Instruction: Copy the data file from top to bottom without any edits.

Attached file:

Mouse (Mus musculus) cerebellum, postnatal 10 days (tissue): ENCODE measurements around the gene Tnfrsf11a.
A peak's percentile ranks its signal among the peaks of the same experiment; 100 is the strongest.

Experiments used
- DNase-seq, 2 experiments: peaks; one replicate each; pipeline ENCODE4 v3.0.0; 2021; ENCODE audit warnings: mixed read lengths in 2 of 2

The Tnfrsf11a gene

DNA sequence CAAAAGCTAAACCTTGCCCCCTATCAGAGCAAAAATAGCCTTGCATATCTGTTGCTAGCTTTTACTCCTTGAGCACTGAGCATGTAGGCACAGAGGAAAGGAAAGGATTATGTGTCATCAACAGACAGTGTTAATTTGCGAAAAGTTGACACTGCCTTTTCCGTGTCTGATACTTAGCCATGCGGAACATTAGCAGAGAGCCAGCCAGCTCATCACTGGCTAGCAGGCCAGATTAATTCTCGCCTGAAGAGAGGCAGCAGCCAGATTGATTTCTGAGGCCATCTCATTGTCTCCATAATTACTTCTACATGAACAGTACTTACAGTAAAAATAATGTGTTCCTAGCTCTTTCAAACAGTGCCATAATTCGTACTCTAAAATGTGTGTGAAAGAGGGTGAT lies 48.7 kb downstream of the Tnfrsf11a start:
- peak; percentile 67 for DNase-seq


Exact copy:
Mouse (Mus musculus) cerebellum, postnatal 10 days (tissue): ENCODE measurements around the gene Tnfrsf11a.
A peak's percentile ranks its signal among the peaks of the same experiment; 100 is the strongest.

Experiments used
- DNase-seq, 2 experiments: peaks; one replicate each; pipeline ENCODE4 v3.0.0; 2021; ENCODE audit warnings: mixed read lengths in 2 of 2

The Tnfrsf11a gene

DNA sequence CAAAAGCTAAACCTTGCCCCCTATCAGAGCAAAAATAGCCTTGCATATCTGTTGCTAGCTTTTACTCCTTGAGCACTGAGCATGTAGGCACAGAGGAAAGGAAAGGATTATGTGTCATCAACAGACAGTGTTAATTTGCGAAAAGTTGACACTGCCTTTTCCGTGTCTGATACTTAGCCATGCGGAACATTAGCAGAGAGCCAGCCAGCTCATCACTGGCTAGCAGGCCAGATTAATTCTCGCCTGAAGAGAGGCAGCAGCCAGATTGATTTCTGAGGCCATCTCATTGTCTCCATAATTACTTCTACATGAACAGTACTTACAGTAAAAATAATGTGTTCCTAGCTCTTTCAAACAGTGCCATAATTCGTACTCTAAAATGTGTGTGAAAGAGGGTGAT lies 48.7 kb downstream of the Tnfrsf11a start:
- peak; percentile 67 for DNase-seq